Just two days after winning reelection, President Bush announced that reforming Social Security would be a top priority of his second term. In doing so, he can plausibly claim a mandate for reform.
While the election hardly turned on Social Security, there were sharp differences between President Bush and Senator Kerry over the future of the program. Bush’s stump speech contained a call to allow younger workers to privately invest a portion of their Social Security taxes through individual accounts. In television ads and on the campaign trail, Kerry attacked the president for planning a “January surprise” that would “privatize” Social Security in a huge giveaway to Wall Street.
Kerry’s arguments did not carry the day. The president stomped on the third rail of American politics and lived. In fact, not only did the Social Security issue not hurt the president (he carried voters over 65), it likely added to his margin of victory. Exit surveys show that 56 percent of voters supported individual account proposals as long as current retirees and near retirees received all promised benefits. Overall, only 32 percent of voters were opposed.
The challenge now is to bring this widespread support for individual accounts inside the Beltway. It is promising that two rising stars of the Democratic Party, Rep. Harold Ford (D‐Tenn.) and Senator‐elect Barack Obama (D‐Ill.), have both expressed interest in personal accounts. Bush also benefits from the addition of four new GOP senators who campaigned in favor of personal accounts.
As the president proceeds, here are a few things he should keep in mind:
Reform can’t wait. In less than 15 years, Social Security will begin spending more on benefits than it will take in through taxes. The Social Security Trust Fund has no real assets, a fact that President Clinton’s 2000 Economic Report of the President makes explicit. The system faces unfunded liabilities of more than $11.9 trillion in present value terms, $26 trillion in constant 2004 dollars.
Every two‐year election cycle that we wait costs an additional $320 billion.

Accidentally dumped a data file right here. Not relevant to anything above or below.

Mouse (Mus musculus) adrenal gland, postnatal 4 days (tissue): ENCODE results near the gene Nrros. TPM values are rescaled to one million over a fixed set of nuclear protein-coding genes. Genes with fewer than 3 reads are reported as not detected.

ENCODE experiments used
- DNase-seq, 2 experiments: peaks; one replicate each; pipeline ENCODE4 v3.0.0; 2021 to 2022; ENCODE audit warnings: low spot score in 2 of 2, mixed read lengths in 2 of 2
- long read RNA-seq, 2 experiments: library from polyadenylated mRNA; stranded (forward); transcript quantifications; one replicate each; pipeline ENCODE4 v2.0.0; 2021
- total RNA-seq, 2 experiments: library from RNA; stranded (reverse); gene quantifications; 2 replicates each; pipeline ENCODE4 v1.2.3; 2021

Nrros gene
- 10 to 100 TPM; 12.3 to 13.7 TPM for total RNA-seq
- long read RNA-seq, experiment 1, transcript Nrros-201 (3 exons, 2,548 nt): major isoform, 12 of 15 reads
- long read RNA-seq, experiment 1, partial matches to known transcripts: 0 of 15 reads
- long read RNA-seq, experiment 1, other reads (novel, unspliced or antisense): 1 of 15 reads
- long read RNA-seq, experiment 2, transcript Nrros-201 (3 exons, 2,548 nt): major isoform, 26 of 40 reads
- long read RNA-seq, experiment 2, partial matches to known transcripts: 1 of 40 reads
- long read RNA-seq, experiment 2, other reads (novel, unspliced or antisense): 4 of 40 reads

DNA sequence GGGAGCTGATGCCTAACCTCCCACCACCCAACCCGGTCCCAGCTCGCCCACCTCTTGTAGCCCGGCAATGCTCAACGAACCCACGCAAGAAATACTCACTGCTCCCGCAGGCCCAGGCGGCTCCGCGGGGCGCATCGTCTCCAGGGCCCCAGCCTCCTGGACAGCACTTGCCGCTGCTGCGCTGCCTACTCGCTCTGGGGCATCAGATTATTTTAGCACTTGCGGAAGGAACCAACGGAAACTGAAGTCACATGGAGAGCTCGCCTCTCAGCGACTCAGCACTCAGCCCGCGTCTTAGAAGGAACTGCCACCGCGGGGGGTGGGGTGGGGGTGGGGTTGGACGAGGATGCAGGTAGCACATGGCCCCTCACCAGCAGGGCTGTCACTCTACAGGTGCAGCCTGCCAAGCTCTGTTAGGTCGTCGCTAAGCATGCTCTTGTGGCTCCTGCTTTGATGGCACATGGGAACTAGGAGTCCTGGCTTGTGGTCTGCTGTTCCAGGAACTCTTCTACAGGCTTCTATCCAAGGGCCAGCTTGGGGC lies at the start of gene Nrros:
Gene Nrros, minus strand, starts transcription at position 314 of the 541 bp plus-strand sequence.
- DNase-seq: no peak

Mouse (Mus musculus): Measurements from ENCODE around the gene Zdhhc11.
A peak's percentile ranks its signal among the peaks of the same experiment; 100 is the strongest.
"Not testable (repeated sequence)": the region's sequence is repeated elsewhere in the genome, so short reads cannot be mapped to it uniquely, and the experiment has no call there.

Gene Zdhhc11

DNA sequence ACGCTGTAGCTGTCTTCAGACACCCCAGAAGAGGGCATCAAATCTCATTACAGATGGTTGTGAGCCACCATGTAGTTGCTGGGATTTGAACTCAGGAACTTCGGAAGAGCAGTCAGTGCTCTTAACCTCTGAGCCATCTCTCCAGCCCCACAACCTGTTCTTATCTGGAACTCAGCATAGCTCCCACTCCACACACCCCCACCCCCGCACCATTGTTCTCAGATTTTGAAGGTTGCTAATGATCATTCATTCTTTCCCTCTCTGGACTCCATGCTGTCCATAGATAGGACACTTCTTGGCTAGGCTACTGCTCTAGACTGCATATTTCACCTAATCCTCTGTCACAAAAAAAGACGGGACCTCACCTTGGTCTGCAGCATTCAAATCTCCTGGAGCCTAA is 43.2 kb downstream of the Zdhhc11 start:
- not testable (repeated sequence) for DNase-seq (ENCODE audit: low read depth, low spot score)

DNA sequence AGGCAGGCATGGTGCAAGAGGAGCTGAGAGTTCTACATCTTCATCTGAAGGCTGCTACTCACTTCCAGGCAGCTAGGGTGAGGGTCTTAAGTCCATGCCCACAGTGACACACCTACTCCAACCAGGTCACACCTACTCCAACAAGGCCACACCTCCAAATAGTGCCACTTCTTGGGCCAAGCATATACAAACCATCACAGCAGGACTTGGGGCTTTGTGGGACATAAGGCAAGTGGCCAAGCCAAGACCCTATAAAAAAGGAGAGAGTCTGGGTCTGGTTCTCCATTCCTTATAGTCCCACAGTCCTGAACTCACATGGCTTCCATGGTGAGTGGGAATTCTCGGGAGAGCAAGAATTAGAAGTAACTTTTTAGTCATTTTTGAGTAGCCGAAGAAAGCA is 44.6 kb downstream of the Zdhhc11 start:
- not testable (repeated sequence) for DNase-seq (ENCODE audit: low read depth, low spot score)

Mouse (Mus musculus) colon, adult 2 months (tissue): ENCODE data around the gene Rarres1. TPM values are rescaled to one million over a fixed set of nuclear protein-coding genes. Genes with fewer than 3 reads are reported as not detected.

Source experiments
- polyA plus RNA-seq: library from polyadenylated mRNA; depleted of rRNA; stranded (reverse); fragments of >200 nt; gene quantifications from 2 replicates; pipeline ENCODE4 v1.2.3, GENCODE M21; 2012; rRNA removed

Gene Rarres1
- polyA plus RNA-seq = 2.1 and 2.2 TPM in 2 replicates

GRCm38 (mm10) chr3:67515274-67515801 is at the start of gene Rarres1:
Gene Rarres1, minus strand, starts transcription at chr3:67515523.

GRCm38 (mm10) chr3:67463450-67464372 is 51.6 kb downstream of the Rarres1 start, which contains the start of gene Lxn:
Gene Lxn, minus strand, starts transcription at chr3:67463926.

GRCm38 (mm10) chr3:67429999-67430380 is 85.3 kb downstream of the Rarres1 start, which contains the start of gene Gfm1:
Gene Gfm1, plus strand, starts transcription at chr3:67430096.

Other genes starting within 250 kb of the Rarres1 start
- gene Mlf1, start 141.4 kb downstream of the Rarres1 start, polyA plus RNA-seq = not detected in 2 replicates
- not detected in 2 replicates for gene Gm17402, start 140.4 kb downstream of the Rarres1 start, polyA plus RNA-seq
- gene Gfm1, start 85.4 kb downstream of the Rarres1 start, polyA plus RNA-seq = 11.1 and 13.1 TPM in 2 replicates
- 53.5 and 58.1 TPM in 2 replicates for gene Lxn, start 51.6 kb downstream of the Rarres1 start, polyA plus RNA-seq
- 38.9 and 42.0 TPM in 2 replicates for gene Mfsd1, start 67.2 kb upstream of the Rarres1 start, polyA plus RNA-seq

Solvency is not enough. The goal of Social Security reform should be to provide workers with the best possible retirement option, not simply to preserve the current system. If solvency were the only goal, that could be accomplished by raising taxes or cutting benefits, though this would be a bad deal for younger workers.
A successful Social Security reform will result in a solvent, sustainable system. It will improve Social Security’s rate of return, provide better retirement benefits, and treat women, minorities, and low‐income workers more fairly.
Size matters. Many proposals for Social Security reform would allow workers to invest only a small portion of their payroll taxes.
This “start small” approach is a mistake. The whole point of individual accounts is to take advantage of the higher returns available from private investment, using what Einstein reportedly called “the most powerful force in the universe” — compound interest.
Small accounts fail to take full advantage of the compounding dynamic. Moreover, small account proposals will not allow low‐ and middle‐income workers to accumulate meaningful wealth or achieve the other objectives of reform.
Individual accounts should be as large as feasible, ideally at least half of payroll taxes. There are several proposals in Congress now, including one by Rep. Sam Johnson (R‐Texas) based on work by the Cato Institute, that show how this can be done in a fiscally responsible way.
Higher returns, lower costs. Individual accounts will create a better, fairer and more secure retirement system. But they cannot create miracles. They will provide higher retirement benefits than Social Security can pay, but they will not make everyone into millionaires. They will help solve Social Security’s financial crisis and save taxpayers trillions of dollars over the long run.
Under a system of personal accounts, total costs to the government will be significantly reduced, although the timing of those costs will shift forward. President Bush should not pretend otherwise.
If Congress adopts personal accounts, it will have to find a way to pay for those costs. One possibility, which would be smart politics for the GOP, would be to end corporate welfare and reallocate that money to Social Security reform.
Ownership is the key. The theme of the president’s acceptance address at this year’s convention was the “Ownership Society.” Ownership is critical in the debate over Social Security.
Most Americans are not aware that in the 1960 case of Flemming v. Nestor, the Supreme Court ruled that we have do not own our benefits. Under the current system, what you get back at retirement is entirely up to 535 politicians.
President Bush has vowed to spend political capital to switch to a better, fairer system. All Americans will be better off if he succeeds.